The Northern Foyers of the Concert Hall and the Joan Sutherland Theatre will open for pre-performance dinner patrons at 5pm. Dinner commences at 5.30pm.
The foyers of the Joan Sutherland Theatre will be open from 6pm.
La bohème (7.45pm)
The performance commences at 7:45pm and runs until 10:30pm, with an interval timed for the 9pm fireworks.
Midnight Party (10:30pm)
The party commences immediately after the performance in the Northern Foyer of the Joan Sutherland Theatre and finishes at approximately 1.30am.
Running time: approximately 2 hours & 15 minutes, including one 20-minute interval
Performed in Italian with English surtitles.
The best New Year's Eve in the world
Watch the trailer
La bohème: A listening guide
A poet, a painter, a musician and a philosopher walk into a bar (no really!) to celebrate a sudden windfall in a lean winter. It’s Christmas Eve, and the poet has just felt the first pangs of great love. When a seamstress knocks on his door searching for candlelight, the pair fall in love faster than she can sing “Yes, they call me Mimì…”
Between the ideals of love and art and the cruel realities of cold winters, bitter jealousies and empty pockets, two sets of lovers are trying to find their way.
By the time the curtain falls, you’ll know the answer to an eternal question:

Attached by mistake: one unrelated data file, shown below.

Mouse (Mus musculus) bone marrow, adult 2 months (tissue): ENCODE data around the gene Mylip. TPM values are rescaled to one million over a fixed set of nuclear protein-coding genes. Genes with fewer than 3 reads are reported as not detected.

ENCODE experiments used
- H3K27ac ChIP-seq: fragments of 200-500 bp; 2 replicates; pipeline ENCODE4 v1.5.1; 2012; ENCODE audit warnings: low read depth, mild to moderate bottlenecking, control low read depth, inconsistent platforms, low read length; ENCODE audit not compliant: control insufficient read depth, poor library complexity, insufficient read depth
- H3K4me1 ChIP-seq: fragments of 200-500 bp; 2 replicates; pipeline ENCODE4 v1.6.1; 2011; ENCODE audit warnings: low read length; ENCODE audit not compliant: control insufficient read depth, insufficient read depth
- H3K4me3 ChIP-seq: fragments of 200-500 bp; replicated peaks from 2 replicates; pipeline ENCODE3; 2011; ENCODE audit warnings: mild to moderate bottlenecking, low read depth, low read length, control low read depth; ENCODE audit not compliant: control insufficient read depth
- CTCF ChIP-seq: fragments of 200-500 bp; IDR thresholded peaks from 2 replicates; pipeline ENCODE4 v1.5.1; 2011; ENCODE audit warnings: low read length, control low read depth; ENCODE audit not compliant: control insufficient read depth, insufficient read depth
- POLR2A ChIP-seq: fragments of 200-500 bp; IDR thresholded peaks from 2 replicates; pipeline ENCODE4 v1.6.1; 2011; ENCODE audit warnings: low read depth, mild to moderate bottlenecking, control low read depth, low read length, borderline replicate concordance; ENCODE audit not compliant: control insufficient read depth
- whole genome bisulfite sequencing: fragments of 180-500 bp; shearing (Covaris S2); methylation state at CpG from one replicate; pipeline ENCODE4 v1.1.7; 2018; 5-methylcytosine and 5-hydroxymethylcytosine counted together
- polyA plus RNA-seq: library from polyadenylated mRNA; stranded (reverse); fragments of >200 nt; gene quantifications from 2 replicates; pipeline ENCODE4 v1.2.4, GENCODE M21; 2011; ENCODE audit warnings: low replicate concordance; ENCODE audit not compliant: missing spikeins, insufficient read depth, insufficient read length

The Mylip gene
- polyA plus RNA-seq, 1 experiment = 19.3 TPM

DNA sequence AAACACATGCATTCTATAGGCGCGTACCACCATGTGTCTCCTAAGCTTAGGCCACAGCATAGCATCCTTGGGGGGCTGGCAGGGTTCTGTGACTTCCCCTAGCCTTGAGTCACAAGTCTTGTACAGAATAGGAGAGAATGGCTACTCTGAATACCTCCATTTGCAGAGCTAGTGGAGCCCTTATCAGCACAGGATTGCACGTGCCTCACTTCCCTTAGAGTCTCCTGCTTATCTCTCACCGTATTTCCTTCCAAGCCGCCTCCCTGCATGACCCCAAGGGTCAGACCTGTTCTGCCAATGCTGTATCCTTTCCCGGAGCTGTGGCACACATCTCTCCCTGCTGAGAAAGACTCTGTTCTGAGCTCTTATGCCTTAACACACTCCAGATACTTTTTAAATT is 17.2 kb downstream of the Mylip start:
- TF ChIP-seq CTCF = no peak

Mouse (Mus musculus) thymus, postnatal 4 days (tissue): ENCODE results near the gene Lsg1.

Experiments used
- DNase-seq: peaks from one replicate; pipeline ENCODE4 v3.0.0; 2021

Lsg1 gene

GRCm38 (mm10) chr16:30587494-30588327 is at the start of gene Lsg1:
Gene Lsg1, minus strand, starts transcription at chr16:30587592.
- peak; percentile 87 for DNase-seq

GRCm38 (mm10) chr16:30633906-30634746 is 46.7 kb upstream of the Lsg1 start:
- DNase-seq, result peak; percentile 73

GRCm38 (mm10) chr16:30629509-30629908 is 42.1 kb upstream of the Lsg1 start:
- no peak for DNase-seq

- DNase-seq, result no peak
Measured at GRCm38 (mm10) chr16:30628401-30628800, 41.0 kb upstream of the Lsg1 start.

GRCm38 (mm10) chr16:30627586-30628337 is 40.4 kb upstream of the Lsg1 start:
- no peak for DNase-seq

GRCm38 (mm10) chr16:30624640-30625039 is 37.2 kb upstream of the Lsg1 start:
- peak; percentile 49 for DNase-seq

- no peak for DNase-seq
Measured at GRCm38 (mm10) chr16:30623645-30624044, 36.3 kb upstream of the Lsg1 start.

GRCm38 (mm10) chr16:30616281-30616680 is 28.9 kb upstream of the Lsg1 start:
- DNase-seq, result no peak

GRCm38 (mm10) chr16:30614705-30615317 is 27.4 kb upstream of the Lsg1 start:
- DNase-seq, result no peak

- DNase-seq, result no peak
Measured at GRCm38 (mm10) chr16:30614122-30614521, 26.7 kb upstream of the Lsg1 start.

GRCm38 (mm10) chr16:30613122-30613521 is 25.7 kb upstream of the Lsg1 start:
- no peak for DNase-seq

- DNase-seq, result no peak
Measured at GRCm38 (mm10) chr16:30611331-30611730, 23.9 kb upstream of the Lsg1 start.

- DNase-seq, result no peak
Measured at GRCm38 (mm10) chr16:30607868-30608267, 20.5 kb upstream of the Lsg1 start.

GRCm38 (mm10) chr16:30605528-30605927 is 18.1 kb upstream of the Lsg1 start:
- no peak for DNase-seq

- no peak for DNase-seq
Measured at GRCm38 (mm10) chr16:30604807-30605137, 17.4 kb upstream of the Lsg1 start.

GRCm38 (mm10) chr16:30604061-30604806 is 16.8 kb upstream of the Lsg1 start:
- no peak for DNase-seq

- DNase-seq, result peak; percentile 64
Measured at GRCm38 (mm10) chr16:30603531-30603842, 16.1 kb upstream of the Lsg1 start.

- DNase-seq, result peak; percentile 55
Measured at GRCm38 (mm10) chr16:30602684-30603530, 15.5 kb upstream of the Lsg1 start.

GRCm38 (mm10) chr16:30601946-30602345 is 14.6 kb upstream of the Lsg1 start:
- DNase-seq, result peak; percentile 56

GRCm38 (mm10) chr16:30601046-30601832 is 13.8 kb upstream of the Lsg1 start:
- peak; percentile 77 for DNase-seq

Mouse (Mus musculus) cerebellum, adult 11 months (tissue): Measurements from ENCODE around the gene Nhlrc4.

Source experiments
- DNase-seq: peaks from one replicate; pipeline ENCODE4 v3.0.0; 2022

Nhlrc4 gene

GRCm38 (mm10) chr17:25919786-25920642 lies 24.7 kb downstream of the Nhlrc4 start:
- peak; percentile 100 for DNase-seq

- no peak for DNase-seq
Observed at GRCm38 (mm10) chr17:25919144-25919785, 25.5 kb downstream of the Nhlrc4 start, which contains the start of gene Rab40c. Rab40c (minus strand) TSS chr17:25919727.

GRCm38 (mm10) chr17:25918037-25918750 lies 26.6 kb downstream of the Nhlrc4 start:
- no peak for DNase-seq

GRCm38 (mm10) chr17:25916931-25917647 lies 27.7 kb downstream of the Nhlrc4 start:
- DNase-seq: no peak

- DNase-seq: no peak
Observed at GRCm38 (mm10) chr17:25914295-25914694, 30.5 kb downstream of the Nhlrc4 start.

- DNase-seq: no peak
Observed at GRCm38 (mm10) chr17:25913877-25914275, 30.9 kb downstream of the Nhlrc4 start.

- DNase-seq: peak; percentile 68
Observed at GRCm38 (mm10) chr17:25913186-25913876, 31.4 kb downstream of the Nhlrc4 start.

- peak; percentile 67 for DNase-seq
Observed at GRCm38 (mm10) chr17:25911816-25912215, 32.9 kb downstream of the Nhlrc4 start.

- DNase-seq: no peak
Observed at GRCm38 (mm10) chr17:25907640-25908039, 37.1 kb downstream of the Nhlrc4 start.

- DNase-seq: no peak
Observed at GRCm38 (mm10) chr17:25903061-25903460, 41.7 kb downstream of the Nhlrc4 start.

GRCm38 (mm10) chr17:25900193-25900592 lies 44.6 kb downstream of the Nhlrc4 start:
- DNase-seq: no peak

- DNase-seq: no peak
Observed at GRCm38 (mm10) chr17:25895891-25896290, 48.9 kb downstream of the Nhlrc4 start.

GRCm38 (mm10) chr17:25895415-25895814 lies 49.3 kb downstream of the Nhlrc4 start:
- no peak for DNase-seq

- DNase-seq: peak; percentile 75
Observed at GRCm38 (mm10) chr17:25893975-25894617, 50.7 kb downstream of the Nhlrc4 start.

Is love enough?
Not afraid of spoilers? Read the full synopsis.
It is Christmas Eve. Rodolfo, a poet, and Marcello, a painter, are freezing in their studio. Marcello is painting The Crossing of the Red Sea. Colline, a philosopher, arrives as the fire Rodolfo has lit with one of his manuscripts, flickers and dies. Schaunard brings reinforcements – food, wine and fuel for the fire, bought with unexpected money from his earnings as a musician.
A knock at the door and Benoit, the landlord, arrives demanding the rent. The four
Bohemians ply him with wine and then bundle him off. Marcello, Colline and Schaunard
go off to join the celebrations at the Café Momus. Promising to join them soon,
Rodolfo settles down to finish an article he is writing.
There is another knock. This time it is a neighbour, Mimì – a beautiful young seamstress, holding her key and an unlit candle. She begs a light and Rodolfo obliges. Mimì departs and drops her key. Together they search for the key, and their hands touch. They tell each other about themselves and Rodolfo passionately declares his love. The new lovers then set off into the night to join the others.
The square in which the Café Momus is situated is the Bohemians’ favourite
haunt, bustling with shoppers and hawkers. Rodolfo buys his new love a bonnet.